The SPI Cinemas’ ticket-booking site/app mocks me. As I continue in the process, it throws up the number-of-tickets-required option. By default, it is set to ‘2’.
Understandable. In India, and especially a city like Chennai which loves its movies (there are takers for all the South Indian languages save Kannada – for historical reasons, and of course Hindi and English), cinema is by and large a social exercise. You go to the movies with your friends, family, significant other, colleagues, relatives. You go alone, by and large, if you are a movie reviewer or have time to kill, such as before going to pick up your friends, family, significant other, colleagues, relatives.
I am not a reviewer (though I enjoy my movies), have zero friends in Chennai (all my closest friends are in Bombay, where I was before moving here to be with my parents; long story, some other time, some other post), work out of home as an independent consultant (there goes the option of going out with colleagues), am not close enough to my relatives to be able to go with them (whoever’s here, that is; the better part of them are NRIs in various parts of the world), and my parents are past the age and inclination to watch so many movies. And oh yes, am single.
So, I find myself, 99% of the time, scrolling up that option, selecting ‘1’ instead, and then proceeding with the rest of the ticket-buying process. Damn you, SPI. (Actually, no, it’s a damn well-designed site, apart from, damn, this feature.)
Not that the scene was much better in my latter years in Bombay. By your mid-30s and definitely your early 40s (I’m 41), almost all your friends are married, with kids, and busy with their spouses and those kids. The ones that aren’t married are equally busy with their lives, either still trying to find that elusive someone or climbing another rung up the ladder. And with the way cities and social media have grown, people stay quite far from each other in the same city and are more than happy to just catch up with a quick Like or comment on FB.
So, forget movies, I had started going for most things alone: other entertainment options like plays, shopping (though this is best solo, I believe), and that most sacrosanct of social events, vacations. (While you gasp, I will move on.)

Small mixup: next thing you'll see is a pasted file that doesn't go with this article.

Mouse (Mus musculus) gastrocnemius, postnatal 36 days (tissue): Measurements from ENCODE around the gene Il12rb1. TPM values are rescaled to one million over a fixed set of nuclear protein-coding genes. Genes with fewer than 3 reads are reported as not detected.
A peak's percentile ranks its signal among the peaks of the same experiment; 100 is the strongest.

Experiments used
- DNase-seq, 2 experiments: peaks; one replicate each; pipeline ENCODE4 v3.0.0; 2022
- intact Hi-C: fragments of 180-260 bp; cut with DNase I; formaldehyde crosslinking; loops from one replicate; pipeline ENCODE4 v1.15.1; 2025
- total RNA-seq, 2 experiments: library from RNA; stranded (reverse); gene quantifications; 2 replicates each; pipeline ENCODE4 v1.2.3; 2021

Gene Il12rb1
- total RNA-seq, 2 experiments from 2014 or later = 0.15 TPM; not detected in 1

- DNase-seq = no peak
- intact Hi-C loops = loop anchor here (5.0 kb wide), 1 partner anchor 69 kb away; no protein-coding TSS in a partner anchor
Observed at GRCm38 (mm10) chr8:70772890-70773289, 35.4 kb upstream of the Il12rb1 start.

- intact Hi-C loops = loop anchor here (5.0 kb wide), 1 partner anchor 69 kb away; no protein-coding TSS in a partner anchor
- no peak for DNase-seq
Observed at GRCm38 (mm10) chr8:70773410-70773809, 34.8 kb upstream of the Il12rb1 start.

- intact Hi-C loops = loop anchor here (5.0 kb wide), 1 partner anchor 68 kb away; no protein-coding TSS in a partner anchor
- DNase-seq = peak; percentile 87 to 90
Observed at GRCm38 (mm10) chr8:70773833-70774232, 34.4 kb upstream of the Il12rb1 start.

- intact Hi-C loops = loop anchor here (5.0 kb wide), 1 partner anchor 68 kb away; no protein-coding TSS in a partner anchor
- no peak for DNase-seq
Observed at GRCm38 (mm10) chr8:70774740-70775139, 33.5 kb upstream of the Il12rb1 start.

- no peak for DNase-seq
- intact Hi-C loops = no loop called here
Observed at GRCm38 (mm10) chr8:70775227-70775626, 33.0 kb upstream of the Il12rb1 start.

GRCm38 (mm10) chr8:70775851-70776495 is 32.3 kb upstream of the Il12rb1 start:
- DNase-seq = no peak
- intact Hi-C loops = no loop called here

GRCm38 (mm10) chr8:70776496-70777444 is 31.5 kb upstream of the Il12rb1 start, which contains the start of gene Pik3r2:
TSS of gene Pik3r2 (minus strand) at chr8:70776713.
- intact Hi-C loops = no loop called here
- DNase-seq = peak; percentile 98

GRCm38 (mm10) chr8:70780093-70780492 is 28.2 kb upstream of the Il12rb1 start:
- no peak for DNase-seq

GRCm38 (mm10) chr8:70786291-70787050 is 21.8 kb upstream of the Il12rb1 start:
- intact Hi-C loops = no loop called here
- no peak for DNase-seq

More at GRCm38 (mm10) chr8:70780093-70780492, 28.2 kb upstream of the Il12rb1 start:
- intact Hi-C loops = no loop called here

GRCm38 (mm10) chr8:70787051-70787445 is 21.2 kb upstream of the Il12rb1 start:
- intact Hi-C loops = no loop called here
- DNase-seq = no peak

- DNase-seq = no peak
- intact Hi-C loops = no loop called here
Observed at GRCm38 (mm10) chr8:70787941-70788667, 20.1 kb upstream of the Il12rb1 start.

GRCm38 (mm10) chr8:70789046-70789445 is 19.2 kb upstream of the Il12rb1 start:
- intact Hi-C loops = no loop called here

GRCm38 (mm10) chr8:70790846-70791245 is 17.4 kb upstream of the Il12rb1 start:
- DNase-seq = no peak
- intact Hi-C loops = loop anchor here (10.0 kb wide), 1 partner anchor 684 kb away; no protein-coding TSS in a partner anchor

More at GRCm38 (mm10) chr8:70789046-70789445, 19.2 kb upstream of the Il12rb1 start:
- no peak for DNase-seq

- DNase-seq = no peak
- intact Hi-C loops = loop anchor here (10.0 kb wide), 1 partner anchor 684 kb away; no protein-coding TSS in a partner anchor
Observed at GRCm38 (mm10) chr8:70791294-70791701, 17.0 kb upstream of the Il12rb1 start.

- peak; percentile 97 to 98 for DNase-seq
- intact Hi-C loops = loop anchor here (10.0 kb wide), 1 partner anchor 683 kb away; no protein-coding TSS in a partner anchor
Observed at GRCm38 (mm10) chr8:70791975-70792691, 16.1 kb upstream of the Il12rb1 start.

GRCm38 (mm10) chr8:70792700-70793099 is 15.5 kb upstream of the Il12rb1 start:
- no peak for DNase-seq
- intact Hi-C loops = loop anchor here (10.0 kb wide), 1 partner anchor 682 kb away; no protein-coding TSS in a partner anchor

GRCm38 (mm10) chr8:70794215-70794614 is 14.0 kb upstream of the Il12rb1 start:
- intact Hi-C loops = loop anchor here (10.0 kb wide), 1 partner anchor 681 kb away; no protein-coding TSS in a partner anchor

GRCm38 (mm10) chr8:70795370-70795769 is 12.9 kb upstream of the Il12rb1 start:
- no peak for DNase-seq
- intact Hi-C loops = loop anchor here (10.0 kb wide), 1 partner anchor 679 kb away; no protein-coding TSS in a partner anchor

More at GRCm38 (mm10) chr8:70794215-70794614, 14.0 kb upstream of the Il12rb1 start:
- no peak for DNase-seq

But movies being the most popular, easy and accessible option, I would find myself getting that loner ticket the most often in this space. It used to suck early on – the window guy would ask me again, “Ek hi ticket chaahiye?” (You want only one ticket?), I would nod stoically, he would ponder and finally hand me the ticket with the scripted, “Enjoy your movie.” (Maybe that’s why I moved to online booking.) But somewhere along the way, I’ve gotten okay with it; comes with age, I guess (I already told you: I’m 41). And going alone – for a movie, play, shopping, holiday – can actually be quite freeing. Something many of those friends, relatives, colleagues envy me for sometimes. “You’re lucky – no responsibilities”, “You’re brave (physically and psychologically), going for holidays alone”, “You did the good thing; never get married.” (While you rue, I will move on.)
Actually, being single is a bit of days/times/months you feel free, a bit of days/times/months you feel sucky, a bit of this, a bit of that. This series will look at all of that: the good, the bad, the in-between. So, whether by choice, chance, circumstance, am happy sometimes and okay at others, to take that single ticket.
A word about the logo: Two fonts and colours for the name, to indicate the two possible states you can be in when you’re single. Frothy and merry as the jovial font and happy pink for ‘Single’ (eschewed the standard blue for guys – also for the series to be accessible to women – but didn’t go for baby pink to not turn away the men), dull and contained as the heavy font and dark gray for ‘Ticket’. The dashed arrow came in more as a visual element, but also ended up indicating some kind of journey. And finally, the baseline, which was also a rhyme of sorts with the name. Come along; you don’t need a ticket.